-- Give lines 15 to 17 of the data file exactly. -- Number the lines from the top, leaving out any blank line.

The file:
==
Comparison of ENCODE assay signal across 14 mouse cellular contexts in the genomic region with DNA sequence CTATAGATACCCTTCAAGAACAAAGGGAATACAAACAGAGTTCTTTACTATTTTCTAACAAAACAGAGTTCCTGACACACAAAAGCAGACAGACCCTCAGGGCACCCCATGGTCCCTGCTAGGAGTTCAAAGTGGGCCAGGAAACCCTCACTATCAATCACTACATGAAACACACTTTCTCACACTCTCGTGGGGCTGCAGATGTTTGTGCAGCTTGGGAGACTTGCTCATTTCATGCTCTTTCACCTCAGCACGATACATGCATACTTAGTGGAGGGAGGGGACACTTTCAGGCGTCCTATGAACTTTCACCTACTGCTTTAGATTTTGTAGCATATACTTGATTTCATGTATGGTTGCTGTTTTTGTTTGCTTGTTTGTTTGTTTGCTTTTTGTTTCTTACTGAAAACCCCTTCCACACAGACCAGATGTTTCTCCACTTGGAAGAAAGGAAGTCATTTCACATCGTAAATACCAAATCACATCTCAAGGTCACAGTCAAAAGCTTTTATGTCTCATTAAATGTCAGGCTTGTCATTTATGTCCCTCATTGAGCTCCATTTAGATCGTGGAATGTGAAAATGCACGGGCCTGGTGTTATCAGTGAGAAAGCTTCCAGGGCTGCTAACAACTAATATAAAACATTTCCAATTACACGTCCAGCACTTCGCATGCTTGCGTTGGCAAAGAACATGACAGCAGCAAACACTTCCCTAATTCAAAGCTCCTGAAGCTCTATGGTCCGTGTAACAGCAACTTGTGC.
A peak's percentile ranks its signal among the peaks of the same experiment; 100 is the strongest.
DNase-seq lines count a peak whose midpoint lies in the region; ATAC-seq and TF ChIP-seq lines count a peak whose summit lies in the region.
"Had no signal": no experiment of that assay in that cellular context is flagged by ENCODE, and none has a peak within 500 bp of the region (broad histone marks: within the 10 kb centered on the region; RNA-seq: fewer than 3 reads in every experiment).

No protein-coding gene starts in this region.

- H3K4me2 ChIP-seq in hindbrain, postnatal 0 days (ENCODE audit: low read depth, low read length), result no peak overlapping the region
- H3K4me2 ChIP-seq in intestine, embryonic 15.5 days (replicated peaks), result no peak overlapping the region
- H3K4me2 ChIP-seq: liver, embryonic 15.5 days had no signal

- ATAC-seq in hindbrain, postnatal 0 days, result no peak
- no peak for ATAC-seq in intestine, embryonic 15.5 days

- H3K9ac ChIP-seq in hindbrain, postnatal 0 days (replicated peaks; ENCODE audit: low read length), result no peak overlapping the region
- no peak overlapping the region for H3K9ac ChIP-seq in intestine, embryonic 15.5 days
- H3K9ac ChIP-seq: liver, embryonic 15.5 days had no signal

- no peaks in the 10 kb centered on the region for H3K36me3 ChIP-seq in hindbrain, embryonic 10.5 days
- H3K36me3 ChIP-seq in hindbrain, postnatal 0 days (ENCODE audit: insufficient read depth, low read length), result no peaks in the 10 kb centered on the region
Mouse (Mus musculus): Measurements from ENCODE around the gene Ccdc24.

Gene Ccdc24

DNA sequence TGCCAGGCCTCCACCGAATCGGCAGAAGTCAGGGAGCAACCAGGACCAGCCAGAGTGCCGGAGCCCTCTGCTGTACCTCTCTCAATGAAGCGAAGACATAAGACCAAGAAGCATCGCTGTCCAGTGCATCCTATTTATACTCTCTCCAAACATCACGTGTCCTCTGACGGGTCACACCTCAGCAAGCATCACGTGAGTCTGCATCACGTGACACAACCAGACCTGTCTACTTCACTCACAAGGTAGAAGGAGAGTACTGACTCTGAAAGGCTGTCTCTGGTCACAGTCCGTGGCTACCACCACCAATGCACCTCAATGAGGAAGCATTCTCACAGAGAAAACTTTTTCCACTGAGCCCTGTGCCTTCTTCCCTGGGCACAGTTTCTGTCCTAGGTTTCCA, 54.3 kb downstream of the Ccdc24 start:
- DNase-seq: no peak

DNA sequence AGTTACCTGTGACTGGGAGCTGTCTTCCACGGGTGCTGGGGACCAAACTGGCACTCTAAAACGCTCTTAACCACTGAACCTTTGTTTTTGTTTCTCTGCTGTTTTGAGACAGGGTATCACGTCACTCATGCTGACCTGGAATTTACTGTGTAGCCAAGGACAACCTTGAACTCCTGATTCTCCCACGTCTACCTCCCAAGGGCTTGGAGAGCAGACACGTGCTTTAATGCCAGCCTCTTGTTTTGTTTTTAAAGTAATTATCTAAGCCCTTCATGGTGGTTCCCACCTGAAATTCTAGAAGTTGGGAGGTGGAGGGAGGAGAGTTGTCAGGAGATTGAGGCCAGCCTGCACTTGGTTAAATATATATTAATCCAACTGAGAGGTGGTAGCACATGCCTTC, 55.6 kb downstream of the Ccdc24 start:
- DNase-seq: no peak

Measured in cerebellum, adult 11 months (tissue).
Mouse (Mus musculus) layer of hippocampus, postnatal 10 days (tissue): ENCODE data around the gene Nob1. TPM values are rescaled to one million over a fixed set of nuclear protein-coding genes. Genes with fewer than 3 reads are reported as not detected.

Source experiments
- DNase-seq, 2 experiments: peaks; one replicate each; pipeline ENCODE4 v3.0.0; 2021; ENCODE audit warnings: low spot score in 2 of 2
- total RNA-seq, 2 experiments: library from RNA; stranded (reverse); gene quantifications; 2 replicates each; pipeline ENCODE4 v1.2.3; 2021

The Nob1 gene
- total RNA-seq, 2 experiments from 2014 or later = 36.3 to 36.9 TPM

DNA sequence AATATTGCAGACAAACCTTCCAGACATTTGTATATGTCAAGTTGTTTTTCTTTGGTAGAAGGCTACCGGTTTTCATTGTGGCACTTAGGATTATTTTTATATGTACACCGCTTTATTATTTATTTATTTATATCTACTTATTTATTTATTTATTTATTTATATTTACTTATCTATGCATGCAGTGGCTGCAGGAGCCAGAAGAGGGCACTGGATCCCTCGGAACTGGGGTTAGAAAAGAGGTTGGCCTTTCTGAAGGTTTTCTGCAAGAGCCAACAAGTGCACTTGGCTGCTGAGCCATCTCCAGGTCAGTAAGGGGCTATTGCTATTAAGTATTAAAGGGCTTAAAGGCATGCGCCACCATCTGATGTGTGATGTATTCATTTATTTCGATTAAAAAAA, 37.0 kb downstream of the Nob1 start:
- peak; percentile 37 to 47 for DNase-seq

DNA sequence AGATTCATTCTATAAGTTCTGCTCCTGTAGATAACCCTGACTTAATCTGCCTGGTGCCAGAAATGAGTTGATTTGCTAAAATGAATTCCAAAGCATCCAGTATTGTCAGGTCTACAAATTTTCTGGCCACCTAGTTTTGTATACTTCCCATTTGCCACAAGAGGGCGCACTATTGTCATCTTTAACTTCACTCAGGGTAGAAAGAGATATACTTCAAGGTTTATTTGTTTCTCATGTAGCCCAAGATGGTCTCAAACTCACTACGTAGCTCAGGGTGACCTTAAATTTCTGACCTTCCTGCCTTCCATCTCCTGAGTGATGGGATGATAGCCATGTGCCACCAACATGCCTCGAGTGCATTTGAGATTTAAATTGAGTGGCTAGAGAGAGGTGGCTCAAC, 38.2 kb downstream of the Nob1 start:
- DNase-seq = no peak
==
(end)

- H3K36me3 ChIP-seq in hindbrain, postnatal 0 days (ENCODE audit: insufficient read depth, low read length), result no peaks in the 10 kb centered on the region
Mouse (Mus musculus): Measurements from ENCODE around the gene Ccdc24.

Gene Ccdc24